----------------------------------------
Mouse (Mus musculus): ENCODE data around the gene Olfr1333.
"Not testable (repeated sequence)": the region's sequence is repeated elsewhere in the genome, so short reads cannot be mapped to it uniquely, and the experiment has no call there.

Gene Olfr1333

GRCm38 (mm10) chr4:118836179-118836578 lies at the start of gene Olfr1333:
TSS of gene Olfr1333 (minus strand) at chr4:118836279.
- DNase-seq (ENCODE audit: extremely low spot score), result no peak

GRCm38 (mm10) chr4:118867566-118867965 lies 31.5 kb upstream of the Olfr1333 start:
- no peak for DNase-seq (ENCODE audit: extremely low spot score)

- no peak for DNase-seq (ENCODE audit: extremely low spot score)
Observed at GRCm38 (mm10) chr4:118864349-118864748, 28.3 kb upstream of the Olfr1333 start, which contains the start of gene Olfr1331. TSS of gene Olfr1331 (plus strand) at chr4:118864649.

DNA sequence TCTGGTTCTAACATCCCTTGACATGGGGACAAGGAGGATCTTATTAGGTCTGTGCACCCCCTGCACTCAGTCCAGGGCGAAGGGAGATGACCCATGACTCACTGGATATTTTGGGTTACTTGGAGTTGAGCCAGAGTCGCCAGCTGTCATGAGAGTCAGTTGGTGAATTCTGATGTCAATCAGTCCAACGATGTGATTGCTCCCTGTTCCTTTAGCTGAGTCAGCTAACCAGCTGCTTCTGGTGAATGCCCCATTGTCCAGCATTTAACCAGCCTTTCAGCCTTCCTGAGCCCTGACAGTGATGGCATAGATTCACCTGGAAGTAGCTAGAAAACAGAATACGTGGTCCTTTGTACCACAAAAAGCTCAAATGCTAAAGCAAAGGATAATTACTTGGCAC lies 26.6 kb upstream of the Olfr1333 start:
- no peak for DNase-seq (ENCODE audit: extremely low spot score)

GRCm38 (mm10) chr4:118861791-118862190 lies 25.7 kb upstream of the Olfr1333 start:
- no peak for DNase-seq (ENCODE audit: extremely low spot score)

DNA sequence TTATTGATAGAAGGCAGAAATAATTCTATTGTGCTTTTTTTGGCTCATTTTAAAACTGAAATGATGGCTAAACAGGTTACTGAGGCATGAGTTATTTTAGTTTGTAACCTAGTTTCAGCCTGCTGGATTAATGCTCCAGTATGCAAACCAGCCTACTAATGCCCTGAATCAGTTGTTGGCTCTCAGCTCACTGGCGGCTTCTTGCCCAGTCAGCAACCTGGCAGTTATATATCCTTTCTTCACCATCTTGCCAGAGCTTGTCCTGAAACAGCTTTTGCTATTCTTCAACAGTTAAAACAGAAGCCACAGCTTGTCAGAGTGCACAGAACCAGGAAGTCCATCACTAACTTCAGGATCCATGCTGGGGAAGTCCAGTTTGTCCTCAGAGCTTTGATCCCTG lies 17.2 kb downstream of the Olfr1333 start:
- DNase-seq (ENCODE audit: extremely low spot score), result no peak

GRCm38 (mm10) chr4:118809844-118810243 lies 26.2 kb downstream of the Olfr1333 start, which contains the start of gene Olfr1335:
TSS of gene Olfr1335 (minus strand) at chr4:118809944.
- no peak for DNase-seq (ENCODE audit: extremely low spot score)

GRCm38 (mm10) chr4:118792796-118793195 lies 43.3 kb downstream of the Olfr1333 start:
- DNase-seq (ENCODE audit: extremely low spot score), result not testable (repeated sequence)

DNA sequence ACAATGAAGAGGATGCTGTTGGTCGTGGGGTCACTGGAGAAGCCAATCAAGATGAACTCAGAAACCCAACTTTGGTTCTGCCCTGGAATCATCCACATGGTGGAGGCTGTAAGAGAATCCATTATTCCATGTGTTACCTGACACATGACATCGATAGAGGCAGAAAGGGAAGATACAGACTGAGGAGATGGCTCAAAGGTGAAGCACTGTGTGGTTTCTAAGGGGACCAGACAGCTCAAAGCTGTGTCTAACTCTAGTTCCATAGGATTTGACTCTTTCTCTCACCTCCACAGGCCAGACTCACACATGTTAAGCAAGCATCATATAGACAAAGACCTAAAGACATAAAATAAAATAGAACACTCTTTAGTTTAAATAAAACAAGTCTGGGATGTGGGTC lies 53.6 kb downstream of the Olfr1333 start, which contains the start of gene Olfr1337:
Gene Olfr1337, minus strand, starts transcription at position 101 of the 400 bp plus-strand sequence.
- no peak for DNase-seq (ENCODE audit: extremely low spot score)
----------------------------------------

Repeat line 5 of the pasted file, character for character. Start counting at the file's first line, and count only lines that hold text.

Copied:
TSS of gene Olfr1333 (minus strand) at chr4:118836279.